May 22, 2018 / 5:26 AM / a month ago

Not seeding Serena in Paris wrong, says Evert

(Reuters) - French Open organisers are wrong to stick rigidly to the WTA ranking list and not seed three-times champion Serena Williams for this year’s tournament, fellow American Chris Evert said.

Mar 10, 2018; Indian Wells, CA, USA; Serena Williams (USA) during her second round match against Kiki Bertens (not pictured) in the BNP Paribas Open at the Indian Wells Tennis Garden. Jayne Kamin-Oncea-USA TODAY Sports

The 36-year-old Williams, winner of 23 grand slam titles, is ranked a lowly 453rd after returning to action this year following the birth of her daughter last September.

With the French Tennis Federation (FFT) confirming that the 32 women’s seeds to be announced on Thursday will “reflect this week’s world ranking”, it means Williams could face defending champion Jelena Ostapenko or world number one Simona Halep in the opening round. This will be Williams’ first grand slam event since she won the 2017 Australian Open when already pregnant.

Williams could still be seeded at Wimbledon in July because the All England Club’s ‘tennis sub-committee’ can tweak the seedings in special circumstances.

Evert, who won the French Open seven times, believes the same should apply at Roland Garros and the protected ranking rule, which allows athletes returning from long absences to gain entry into tournaments using the ranking they had when they stopped playing, should extend to seedings.

“It’s wrong, they should protect players,” Evert, who will be working for broadcaster ESPN during the Paris fortnight, told Reuters by telephone.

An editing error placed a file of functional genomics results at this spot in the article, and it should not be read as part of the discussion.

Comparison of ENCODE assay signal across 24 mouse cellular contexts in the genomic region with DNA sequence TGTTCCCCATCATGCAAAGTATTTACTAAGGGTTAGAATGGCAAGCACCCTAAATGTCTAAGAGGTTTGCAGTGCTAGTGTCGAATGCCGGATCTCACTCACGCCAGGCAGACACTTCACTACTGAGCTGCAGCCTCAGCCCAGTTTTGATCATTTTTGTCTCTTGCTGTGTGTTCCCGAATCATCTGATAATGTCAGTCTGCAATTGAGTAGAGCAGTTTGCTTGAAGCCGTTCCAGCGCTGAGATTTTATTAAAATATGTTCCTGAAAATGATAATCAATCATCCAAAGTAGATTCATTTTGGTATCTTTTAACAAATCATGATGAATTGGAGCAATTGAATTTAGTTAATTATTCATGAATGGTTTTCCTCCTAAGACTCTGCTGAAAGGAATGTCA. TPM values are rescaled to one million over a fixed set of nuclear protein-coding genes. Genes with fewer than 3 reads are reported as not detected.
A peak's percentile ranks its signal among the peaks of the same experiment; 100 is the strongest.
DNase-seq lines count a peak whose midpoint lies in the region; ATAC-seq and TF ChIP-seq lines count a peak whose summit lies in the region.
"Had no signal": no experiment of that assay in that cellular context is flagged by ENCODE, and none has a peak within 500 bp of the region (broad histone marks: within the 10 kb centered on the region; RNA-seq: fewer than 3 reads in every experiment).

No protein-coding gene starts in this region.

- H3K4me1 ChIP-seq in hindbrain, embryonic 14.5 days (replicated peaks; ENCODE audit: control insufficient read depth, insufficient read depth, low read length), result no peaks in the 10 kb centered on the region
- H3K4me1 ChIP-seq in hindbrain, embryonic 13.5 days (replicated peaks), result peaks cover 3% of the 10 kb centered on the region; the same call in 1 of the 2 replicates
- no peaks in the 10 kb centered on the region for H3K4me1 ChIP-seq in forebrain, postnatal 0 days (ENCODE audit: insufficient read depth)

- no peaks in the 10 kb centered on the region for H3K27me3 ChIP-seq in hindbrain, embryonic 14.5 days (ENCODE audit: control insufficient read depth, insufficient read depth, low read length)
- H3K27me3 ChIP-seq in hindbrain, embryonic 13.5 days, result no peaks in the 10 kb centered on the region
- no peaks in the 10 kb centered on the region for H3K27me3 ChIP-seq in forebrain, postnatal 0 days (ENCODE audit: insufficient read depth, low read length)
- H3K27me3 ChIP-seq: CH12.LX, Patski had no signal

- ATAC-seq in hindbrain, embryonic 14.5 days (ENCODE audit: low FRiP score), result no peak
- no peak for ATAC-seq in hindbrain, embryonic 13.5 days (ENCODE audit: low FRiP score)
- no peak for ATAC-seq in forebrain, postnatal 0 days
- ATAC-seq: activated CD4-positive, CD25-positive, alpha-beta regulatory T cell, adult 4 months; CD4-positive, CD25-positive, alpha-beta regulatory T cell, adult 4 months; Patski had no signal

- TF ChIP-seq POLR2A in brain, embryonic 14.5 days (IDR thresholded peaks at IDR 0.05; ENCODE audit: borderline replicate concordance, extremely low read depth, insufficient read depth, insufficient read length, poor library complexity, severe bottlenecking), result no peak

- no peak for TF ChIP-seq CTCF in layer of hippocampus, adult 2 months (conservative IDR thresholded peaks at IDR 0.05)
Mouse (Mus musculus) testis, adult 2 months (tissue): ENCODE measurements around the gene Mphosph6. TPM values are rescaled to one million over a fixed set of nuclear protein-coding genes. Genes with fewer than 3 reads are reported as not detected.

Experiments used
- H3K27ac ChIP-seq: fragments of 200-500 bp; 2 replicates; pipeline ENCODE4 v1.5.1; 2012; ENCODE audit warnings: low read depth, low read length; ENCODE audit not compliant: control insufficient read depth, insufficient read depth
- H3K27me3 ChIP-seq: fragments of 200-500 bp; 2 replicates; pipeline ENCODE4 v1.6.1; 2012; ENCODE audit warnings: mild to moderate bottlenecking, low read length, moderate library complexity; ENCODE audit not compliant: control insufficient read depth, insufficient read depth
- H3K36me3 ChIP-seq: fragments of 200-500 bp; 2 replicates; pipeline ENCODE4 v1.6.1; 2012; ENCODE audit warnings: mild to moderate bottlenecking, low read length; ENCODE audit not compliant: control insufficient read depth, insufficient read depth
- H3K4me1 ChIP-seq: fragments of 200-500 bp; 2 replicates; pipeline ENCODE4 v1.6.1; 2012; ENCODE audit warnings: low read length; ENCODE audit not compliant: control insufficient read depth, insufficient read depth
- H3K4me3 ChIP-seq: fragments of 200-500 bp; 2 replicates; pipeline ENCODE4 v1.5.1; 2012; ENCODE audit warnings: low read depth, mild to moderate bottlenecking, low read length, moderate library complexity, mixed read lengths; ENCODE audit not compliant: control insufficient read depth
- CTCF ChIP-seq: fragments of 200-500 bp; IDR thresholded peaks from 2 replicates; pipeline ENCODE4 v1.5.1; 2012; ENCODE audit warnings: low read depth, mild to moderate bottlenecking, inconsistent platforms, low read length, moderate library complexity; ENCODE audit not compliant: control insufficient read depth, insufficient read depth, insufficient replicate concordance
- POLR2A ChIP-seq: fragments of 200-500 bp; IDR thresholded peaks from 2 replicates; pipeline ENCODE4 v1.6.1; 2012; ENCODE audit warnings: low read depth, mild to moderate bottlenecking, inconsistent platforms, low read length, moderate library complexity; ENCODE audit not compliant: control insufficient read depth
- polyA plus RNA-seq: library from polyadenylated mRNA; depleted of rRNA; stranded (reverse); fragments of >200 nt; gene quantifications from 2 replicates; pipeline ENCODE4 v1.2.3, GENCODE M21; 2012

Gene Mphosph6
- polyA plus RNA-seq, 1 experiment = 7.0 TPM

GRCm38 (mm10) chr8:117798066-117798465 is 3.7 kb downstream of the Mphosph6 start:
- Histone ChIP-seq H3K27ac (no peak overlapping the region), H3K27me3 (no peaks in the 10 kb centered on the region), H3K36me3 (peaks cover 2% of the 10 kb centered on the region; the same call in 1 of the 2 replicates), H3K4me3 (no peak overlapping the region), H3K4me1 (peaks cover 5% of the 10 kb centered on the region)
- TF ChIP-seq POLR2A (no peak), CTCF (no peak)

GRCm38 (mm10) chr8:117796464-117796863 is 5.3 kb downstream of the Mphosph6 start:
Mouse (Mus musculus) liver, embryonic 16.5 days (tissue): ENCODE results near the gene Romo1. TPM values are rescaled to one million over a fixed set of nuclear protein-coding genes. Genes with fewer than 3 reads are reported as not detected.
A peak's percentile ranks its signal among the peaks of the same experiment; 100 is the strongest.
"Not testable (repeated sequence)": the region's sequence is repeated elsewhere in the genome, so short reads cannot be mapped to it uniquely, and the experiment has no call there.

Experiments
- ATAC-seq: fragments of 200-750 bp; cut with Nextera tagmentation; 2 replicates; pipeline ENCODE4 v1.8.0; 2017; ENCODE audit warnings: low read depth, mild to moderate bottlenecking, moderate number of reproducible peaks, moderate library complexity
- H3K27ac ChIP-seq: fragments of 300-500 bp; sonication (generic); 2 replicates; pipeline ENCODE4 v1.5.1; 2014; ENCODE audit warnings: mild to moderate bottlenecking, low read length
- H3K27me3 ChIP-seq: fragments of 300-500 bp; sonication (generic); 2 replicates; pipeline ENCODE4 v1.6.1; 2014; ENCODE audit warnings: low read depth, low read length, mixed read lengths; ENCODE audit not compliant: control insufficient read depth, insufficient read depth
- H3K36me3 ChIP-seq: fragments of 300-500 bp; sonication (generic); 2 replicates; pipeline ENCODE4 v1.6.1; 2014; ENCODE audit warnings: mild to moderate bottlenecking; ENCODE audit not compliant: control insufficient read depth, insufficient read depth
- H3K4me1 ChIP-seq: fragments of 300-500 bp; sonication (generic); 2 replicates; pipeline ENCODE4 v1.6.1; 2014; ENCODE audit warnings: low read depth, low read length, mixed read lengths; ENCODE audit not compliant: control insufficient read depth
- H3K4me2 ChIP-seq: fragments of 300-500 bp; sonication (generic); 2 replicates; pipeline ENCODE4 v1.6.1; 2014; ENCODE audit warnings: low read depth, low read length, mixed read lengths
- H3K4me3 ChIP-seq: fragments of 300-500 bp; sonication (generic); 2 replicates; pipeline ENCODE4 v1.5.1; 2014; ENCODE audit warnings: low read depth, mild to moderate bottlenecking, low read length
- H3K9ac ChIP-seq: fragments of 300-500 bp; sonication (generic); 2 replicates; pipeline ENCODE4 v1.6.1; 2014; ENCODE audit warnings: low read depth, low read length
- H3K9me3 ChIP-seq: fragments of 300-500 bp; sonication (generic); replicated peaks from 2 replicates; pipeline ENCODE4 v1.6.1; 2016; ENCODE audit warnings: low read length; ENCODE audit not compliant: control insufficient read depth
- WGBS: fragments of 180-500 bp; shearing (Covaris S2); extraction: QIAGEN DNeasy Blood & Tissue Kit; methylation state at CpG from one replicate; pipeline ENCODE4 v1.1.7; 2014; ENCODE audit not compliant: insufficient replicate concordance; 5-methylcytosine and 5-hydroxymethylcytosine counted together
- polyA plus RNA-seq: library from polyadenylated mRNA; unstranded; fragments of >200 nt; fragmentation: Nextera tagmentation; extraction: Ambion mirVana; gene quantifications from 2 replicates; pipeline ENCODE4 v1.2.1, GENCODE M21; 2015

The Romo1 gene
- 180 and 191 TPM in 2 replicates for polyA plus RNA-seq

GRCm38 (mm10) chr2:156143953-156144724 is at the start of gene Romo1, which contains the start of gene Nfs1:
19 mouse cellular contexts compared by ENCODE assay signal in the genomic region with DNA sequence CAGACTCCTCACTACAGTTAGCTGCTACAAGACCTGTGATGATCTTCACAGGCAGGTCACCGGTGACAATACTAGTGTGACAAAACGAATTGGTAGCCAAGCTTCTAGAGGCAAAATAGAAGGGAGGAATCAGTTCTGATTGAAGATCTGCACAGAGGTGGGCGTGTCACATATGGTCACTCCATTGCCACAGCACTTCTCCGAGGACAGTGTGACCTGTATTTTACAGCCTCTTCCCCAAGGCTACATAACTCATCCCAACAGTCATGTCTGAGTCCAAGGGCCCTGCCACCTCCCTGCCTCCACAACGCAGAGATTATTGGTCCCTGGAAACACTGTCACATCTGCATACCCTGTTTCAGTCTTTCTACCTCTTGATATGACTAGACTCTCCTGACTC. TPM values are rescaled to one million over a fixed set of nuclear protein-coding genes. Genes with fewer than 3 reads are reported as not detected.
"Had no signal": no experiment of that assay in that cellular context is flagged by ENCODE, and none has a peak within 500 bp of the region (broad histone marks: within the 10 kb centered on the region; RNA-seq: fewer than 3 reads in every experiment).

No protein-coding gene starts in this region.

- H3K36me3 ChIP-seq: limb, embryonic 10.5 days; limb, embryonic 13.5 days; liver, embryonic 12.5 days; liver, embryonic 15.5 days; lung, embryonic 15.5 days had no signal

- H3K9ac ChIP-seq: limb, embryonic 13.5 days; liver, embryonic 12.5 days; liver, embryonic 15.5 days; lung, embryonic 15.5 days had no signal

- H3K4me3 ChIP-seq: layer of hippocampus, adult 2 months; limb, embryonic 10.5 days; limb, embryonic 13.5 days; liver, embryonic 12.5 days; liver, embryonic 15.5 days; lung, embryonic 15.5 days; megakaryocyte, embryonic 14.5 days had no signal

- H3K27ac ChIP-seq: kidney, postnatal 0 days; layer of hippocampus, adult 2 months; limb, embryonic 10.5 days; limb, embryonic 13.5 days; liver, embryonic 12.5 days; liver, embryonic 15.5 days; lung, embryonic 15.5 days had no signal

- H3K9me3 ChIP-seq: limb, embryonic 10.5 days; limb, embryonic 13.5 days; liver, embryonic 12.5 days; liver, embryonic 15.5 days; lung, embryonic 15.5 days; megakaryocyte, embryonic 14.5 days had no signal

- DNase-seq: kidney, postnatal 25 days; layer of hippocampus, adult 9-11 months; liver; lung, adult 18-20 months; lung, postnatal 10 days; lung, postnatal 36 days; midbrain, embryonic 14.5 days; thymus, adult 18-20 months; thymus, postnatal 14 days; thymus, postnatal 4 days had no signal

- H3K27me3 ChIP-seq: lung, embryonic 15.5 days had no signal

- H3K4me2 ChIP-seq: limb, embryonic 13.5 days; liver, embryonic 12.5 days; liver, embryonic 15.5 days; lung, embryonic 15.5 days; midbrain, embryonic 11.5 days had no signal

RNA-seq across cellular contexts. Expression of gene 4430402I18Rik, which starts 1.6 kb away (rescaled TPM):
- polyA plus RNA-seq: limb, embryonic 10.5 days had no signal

“Not just for her but for the other women who could play her in the first round. She could play Halep in the first round. It’s about protecting the field too.

“It’s not like you decide to take a year off. I mean if you are forced out of the game for a specific reason, whether it be maternity or injury, you need to be protected.

“You don’t have to put her back at number one because she left at number one but try to figure out some sort of happy medium where it’s fair for all.”

Williams has not played a tournament since Miami in March and pulled out of the claycourt events in Madrid and Rome, although she has been preparing for Roland Garros in France.

The decision not to seed Williams has attracted criticism from players past and present but at least at Wimbledon the same dilemma is unlikely to arise if Williams, seven-times champion on the grass, plays this year, whatever her ranking.

Wimbledon’s tennis sub-committee allows itself some wiggle room with the seedings.

The men’s seedings is usually based on ATP rankings in conjunction with a formula based on grasscourt results over the previous two years.

In contrast, the women’s seedings usually follow the WTA rankings list but can be tweaked by the All England Club in special circumstances.

“The seeding order follows the WTA ranking list, except where in the opinion of the committee, a change is necessary to produce a balanced draw,” is the All England Club’s official line on its website.

Williams has already benefited from this rule in the past as in 2011 she was ranked 25th before the start of Wimbledon but seeded seventh for the championships.

The Wimbledon seedings committee will meet to discuss the order of the 32 seeds on June 26.

The tournament begins on July 2.

Additional reporting by Martyn Herman; Reporting by Shrivathsa Sridhar in Bengaluru; Editing by John O'Brien and Pritha Sarkar

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